DeCamacho Estate v. La Solana Care and Rehab, Inc. – 1/14/2014
Arizona Court of Appeals Division Two Holds That Arbitration Provision In Agreement Between A Nursing Home And Resident Provided For Arbitration of Claims Brought By or on Behalf of Resident, Including Claims Brought Pursuant to APSA (A.R.S. § 46-455), But Did Not Require Statutory Beneficiaries to Arbitrate Independent Claims.
In 2010, Josefa DeCamacho passed away after falling outside the front door of the nursing home La Solana where she was a resident. Her personal representative (“Guthrie”) filed a lawsuit against La Solana, asserting an APSA claim (A.R.S. § 46-455) on behalf of the estate and wrongful death claims (A.R.S. § 12-611) on behalf of DeCamacho’s children.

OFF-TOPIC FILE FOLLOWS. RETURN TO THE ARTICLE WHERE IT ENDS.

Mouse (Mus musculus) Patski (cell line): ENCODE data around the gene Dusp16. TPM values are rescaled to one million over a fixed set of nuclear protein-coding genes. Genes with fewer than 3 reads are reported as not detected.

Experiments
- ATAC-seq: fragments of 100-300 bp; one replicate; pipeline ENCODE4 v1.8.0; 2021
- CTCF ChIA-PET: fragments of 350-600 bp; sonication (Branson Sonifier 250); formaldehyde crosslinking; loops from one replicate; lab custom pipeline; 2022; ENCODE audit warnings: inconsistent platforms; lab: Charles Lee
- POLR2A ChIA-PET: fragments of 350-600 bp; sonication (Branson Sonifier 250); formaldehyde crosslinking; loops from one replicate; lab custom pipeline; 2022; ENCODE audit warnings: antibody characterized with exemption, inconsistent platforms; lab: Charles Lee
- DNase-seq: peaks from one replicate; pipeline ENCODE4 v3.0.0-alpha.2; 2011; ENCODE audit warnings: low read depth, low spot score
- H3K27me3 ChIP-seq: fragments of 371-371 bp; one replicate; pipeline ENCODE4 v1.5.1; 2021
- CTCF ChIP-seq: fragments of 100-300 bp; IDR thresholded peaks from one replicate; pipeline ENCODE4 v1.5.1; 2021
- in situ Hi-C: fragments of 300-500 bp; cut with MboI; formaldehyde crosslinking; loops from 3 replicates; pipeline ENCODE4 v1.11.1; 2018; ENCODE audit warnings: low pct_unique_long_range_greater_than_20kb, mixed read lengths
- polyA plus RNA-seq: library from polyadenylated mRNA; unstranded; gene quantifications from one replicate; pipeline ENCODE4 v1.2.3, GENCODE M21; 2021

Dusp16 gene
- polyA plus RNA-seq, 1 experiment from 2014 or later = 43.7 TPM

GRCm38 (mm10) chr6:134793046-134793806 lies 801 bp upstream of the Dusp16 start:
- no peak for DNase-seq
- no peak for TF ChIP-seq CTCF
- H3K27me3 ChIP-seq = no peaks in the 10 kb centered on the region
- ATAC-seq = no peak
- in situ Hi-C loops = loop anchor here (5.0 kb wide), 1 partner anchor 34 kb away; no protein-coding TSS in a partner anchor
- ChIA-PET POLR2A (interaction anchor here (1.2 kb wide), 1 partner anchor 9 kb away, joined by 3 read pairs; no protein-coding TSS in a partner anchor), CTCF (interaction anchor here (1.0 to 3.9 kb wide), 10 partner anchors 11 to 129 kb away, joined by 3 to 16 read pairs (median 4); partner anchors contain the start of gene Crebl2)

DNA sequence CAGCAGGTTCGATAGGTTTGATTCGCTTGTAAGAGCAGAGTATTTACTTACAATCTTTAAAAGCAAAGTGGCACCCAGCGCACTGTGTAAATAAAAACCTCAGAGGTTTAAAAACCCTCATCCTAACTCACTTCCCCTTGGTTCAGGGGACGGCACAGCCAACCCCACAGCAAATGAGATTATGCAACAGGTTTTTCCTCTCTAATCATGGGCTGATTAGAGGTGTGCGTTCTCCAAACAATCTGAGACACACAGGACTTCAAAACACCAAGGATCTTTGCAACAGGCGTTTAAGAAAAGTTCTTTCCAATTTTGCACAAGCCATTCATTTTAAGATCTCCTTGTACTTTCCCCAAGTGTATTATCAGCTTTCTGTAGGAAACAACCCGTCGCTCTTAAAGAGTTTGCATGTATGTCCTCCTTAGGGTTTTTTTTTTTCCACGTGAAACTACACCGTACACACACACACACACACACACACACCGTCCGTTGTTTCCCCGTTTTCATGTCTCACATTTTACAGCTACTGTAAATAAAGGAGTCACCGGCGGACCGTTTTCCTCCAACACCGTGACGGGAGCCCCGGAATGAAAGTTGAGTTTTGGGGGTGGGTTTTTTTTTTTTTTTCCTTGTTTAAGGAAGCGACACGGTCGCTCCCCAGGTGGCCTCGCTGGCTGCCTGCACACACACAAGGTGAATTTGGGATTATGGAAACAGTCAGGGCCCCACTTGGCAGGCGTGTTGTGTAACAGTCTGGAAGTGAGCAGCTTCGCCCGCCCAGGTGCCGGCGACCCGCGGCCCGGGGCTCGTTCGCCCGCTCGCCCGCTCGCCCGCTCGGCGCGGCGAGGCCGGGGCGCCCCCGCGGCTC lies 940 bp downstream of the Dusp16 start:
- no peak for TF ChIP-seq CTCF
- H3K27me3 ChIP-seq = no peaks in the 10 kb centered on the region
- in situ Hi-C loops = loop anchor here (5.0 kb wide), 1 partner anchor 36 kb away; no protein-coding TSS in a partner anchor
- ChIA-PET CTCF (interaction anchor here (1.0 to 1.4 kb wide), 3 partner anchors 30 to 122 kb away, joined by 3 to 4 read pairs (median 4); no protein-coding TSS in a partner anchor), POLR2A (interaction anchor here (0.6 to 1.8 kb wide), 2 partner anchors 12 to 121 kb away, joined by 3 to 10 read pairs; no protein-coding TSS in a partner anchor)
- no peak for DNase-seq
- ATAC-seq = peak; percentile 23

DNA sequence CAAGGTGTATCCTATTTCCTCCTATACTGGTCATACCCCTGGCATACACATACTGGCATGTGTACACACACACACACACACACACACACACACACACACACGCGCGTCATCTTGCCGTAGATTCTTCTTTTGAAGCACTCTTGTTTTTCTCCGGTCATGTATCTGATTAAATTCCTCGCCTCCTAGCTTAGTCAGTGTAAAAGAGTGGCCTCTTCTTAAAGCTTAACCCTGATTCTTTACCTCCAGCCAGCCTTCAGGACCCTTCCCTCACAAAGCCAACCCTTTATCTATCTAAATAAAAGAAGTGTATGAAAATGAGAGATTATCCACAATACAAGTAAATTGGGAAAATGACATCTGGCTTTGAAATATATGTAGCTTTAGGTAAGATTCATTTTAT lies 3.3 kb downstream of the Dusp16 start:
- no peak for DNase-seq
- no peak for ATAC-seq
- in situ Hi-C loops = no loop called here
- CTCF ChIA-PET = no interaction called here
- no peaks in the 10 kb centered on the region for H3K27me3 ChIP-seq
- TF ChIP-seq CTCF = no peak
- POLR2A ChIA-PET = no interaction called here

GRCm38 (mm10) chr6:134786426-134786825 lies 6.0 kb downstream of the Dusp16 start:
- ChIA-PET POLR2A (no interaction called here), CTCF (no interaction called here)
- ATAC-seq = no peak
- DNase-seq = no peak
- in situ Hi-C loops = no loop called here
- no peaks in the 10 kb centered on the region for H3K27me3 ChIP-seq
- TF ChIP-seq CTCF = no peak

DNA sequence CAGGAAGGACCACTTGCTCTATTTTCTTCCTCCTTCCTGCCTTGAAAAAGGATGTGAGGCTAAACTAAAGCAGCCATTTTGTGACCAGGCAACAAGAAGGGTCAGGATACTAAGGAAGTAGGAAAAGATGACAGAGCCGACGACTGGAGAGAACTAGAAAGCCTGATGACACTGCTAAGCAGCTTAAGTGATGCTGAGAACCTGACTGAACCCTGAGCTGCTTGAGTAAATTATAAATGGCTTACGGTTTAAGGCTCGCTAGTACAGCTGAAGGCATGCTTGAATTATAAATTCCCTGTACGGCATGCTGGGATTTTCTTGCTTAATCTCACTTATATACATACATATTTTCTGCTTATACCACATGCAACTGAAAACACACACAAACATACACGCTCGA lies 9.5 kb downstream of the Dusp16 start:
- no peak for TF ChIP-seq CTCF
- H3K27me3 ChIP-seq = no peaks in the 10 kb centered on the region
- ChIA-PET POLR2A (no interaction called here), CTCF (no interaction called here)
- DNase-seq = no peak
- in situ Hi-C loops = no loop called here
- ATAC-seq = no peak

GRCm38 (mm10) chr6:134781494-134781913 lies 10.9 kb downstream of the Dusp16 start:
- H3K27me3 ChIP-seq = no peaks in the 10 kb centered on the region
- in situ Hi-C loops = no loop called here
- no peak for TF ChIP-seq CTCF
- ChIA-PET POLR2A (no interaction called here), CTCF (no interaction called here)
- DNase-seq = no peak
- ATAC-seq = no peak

La Solana moved to compel arbitration pursuant to the Resident Admission Agreement (“Agreement”), and the trial court granted La Solana’s motion. After the trial court entered the necessary language pursuant to Rule 54(b) to make the ruling appealable, Guthrie appealed.
The Court of Appeals affirmed in part and reversed in part. The Court found that the Agreement was a valid and enforceable contract between La Solana and DeCamacho. Turning to the arbitration provision in the Agreement, the Court concluded that the terms of the provision provided that claims brought by or on behalf of DeCamacho were subject to arbitration. Because APSA is a derivative claim—an asset of DeCamacho’s estate that is being brought on her behalf—the claimant is bound by the arbitration provision. Wrongful death claims, however, are independent claims that belong to the decedent’s statutory beneficiaries and not to the decedent. The wrongful death claim brought on behalf of DeCamacho’s children was therefore not subject to the arbitration provision, which by its terms did not bind claims brought by DeCamacho’s statutory beneficiaries.
Presiding Judge Vásquez authored the unanimous opinion; Judges Howard and Miller concurred.